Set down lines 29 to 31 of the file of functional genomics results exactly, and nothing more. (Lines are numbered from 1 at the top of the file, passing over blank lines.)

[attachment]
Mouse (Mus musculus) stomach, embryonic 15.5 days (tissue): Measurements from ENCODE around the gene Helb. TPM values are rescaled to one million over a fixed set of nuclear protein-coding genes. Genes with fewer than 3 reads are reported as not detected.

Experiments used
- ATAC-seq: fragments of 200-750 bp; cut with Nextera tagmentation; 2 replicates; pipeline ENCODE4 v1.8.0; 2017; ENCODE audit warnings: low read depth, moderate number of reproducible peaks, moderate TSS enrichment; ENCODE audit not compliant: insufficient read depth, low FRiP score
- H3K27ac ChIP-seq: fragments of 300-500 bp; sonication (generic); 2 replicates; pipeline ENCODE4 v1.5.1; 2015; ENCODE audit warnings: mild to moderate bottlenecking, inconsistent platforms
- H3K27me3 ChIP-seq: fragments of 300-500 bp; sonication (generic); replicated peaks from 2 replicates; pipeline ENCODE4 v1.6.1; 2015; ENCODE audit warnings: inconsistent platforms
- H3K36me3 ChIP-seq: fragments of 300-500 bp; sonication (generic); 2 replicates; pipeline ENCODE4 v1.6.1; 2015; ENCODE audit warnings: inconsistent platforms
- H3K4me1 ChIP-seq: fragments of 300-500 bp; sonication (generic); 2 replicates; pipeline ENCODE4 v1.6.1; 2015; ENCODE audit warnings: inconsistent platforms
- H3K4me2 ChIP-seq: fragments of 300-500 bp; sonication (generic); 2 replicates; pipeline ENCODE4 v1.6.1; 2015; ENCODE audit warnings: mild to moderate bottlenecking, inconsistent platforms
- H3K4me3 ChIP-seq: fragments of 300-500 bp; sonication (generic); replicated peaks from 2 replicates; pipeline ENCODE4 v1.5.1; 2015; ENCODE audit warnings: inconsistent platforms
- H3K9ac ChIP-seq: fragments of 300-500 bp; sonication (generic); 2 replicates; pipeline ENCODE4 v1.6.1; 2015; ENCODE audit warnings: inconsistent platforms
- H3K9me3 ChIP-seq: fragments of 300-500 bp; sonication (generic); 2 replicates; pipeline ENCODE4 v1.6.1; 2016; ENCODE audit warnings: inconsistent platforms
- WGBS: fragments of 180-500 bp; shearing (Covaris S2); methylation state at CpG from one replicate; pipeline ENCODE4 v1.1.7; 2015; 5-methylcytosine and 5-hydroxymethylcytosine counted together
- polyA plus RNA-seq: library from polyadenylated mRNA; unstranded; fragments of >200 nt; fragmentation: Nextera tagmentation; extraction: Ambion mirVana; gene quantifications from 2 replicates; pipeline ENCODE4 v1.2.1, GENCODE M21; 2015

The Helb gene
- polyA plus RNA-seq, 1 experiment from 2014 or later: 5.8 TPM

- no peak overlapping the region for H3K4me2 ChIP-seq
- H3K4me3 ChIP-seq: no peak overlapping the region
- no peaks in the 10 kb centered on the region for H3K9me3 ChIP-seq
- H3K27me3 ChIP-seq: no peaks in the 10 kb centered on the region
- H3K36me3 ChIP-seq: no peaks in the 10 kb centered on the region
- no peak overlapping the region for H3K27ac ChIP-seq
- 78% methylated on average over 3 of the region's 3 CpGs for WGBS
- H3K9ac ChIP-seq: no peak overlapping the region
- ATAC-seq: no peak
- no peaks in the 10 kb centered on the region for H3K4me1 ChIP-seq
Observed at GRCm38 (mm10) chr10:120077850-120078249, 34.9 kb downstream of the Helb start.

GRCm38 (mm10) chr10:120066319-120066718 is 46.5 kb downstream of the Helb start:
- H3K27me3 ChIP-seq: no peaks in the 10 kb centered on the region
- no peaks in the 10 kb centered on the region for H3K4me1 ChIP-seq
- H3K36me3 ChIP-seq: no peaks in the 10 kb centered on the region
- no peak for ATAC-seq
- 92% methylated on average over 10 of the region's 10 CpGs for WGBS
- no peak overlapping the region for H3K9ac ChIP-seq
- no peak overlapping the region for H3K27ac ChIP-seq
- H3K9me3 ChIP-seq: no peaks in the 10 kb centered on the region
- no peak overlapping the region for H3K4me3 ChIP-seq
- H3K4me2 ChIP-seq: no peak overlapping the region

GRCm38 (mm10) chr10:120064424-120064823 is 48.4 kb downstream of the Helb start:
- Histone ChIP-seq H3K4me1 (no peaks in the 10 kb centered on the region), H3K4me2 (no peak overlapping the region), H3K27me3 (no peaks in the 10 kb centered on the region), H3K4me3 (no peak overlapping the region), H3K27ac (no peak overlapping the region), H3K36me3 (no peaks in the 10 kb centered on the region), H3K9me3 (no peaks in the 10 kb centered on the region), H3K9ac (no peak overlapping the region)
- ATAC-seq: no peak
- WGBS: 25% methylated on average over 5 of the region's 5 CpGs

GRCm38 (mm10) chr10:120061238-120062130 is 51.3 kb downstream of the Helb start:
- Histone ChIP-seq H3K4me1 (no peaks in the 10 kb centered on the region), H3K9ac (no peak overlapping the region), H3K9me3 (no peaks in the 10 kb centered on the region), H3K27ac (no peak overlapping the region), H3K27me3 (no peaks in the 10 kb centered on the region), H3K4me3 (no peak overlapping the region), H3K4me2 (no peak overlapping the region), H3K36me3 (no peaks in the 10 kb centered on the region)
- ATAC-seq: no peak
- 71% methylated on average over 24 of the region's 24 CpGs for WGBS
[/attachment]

- no peaks in the 10 kb centered on the region for H3K4me1 ChIP-seq
- H3K36me3 ChIP-seq: no peaks in the 10 kb centered on the region
- no peak for ATAC-seq